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Genentech Inc.'s stock was nicked more than 6 percent Friday by news of a "dear doctor" letter regarding the colorectal cancer drug Avastin, but on Monday showed signs of rebounding from concern that William Tanner, analyst with Leerink Swann & Co. in New York, called "overblown."

The physician letter likely was "prompted by events that have occurred in the commercial setting and have been reported in the [FDA's] MedWatch system" since Avastin's February launch, Tanner wrote in a research note.

South San Francisco-based Genentech's shares (NYSE:DNA) ended Friday at $44.23. The stock regained some lost ground Monday, closing at $45, up 77 cents, possibly as a result of investors buying into the widely respected stock at the lowered price.

"That could be an element of it, but the [biotechnology] group in general looks like it's doing very well," Tanner told BioWorld Today Monday.

The FDA posted on its website Friday the letter sent Aug. 4 by Hal Barron, Genentech's chief medical officer, cautioning about "evidence of an increased risk of serious arterial thromboembolic events including cerebrovascular accidents (stroke), myocardial infarctions, transient ischemic attacks and angina," as well as the risk of "fatal arterial thrombotic events" related to Avastin.

In studies with colorectal cancer patients, the risk of a serious blood clot was "approximately twofold higher in patients receiving infusional 5-FU-based chemotherapy plus Avastin, with an estimated overall rate of up to 5 percent," according to the letter.

The arterial clots occurred at a higher rate in patients more than 65 years of age and who had a history of arterial thromboembolism, noted the letter, which made more specific the rumblings heard from the company in its second-quarter conference call in early July.

"They didn't have the data then," Tanner said. "I don't think this would be unexpected, given the way it works. People understood there are likely to be cardiovascular implications in using the drug." Genentech did not issue a separate statement or news release on the physician letter, which also promised a revision of the Avastin package insert.

"A dear doctor' letter is usually not a good thing, just the headline," Tanner conceded. "But people have to take into account what it's actually going to mean in terms of usage." Avastin patients are "on the verge of dying," and will expire from colorectal cancer, or "there's a small chance they're going to have a thromboembolic event," he said.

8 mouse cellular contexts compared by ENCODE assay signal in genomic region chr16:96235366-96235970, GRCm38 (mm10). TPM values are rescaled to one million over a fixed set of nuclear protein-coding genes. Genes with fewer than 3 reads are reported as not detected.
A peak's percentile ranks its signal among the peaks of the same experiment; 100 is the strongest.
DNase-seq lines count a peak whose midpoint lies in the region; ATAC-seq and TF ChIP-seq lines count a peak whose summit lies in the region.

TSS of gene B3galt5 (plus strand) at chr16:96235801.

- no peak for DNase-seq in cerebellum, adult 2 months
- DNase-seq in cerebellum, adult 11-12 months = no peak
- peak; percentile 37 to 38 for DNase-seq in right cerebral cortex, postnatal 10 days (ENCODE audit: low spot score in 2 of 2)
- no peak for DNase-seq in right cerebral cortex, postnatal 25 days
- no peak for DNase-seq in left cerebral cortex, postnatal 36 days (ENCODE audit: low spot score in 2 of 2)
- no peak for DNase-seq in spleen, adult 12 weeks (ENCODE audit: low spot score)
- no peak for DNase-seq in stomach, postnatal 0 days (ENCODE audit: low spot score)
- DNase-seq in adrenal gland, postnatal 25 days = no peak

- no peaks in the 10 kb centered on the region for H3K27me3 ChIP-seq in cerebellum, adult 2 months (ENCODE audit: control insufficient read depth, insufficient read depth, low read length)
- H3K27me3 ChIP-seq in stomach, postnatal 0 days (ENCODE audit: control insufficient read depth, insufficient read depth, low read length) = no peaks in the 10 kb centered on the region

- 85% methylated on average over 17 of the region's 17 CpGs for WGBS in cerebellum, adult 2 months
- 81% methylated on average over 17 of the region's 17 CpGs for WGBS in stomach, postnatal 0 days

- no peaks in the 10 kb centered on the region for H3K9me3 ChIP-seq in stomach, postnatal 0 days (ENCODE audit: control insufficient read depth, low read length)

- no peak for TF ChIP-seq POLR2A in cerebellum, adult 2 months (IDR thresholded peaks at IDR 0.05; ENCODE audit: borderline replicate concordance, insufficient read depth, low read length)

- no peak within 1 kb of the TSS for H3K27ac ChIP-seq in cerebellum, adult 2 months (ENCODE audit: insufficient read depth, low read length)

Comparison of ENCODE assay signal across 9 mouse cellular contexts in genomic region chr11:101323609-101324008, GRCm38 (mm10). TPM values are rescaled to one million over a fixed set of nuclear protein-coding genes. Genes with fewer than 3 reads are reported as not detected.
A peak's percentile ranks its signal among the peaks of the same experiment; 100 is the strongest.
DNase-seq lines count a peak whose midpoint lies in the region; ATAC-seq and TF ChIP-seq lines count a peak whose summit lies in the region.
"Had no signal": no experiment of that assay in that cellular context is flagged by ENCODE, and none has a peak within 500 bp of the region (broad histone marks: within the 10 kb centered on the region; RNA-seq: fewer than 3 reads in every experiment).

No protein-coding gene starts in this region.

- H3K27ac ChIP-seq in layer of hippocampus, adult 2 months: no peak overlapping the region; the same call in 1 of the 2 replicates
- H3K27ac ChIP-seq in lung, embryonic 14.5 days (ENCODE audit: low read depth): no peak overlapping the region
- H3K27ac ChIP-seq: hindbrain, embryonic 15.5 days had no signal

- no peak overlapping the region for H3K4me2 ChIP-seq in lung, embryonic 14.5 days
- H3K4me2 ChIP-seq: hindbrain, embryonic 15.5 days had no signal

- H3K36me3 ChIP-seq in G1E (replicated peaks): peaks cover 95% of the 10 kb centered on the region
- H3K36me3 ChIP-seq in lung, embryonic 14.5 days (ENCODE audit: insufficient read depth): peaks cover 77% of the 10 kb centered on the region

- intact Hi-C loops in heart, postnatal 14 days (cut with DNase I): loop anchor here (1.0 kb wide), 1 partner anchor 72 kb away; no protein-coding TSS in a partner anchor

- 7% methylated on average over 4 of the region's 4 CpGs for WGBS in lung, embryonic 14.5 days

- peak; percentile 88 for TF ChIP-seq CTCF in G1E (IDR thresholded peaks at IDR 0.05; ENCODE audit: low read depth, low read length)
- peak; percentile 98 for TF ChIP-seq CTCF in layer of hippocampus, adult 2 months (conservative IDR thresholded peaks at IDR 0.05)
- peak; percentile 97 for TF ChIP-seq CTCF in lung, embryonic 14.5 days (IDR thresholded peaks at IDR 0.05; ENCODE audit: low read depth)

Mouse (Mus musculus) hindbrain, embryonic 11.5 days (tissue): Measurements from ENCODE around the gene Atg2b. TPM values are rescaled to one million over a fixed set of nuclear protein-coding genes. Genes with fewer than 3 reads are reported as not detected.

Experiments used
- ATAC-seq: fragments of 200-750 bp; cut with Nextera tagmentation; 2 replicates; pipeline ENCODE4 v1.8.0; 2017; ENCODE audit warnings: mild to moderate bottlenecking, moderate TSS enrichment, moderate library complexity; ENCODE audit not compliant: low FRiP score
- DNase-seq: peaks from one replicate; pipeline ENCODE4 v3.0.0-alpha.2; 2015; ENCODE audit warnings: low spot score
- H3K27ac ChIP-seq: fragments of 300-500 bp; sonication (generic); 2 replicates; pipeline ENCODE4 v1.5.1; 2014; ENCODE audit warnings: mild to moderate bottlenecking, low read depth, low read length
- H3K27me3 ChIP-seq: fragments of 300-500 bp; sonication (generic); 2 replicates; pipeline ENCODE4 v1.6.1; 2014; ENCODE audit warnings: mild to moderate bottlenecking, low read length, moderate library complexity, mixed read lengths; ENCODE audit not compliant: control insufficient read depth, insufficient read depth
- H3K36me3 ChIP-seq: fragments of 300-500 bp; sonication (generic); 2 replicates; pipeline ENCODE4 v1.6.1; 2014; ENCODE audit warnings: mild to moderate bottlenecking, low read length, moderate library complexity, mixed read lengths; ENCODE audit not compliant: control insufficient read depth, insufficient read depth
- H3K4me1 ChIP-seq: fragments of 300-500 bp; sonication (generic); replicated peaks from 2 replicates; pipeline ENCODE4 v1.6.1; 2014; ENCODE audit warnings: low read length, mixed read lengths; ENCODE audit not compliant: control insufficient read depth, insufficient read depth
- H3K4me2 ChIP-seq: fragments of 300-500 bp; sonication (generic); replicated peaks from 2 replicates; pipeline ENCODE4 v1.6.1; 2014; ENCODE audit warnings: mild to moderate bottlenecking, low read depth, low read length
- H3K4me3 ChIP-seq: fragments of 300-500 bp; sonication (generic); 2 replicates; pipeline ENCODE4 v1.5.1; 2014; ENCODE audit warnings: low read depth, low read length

"Maybe people forget how toxic chemotherapy [itself] is," Tanner added, pointing to the risk-reward profile of Avastin, even with the new information. "It's much more favorable to the reward side," he said.

Avastin (bevacizumab), a monoclonal antibody, is the first anti-angiogenesis product to hit the market. It chokes off the blood supply to tumors by blocking vascular endothelial growth factor (VEGF), which stimulates new vessel formation. (See BioWorld Today, Feb. 24, 2004.)

The drug sold $133 million in the second quarter, its first full quarter of sales, and Tanner estimated $166 million in the third quarter and $520 million in the fourth. Consultants with MEDACorp, a division of Leerink, predicted the physician letter will have no immediate impact, though doctors likely are to be more selective about which patients are prescribed the drug.

Does the warning signal more trouble ahead for Avastin?

"We've not spoken to anybody who thinks this is the tip of the iceberg," Tanner said, though it's "conceivable" that other VEGF drugs in development might have similar side effects.

He pointed to SU-011248, the oral tyrosine kinase inhibitor from Sugen Inc., a unit of Pharmacia Corp. (now part of New York-based Pfizer Inc.), which is being studied in Phase II trials for colorectal cancer in patients who have failed the standard of care including Avastin. Patients in whom neither oxaliplatin nor irinotecan worked will be given SU-011248 plus or minus Avastin.

Tanner also mentioned PTK787 - from Novartis AG, of Basel, Switzerland, and Schering AG, of Berlin - being tested in Phase III trials against colorectal cancer in combination with first- and second-line chemotherapy. Like the Sugen candidate, PTK787 is an oral VEGF inhibitor that hits more than one target.

The problem with Genentech's drug "doesn't appear to be because it's an antibody," Tanner said. "Avastin is working via a different mechanism [from the other two compounds], but I guess theoretically it's possible you could see" the side effect with those drugs down the line.

Avastin's news was even serious enough to put a small dent in shares of big-pharma partner F. Hoffmann-La Roche Ltd., of Basel, Switzerland, which dipped about 3 percent Friday on the Swiss Stock Exchange. Analysts pointed out the wonder drug is regarded as an important growth driver for Roche.

"I guess things like this are bound to crop up, but I don't think it blindsided anybody," Tanner said.

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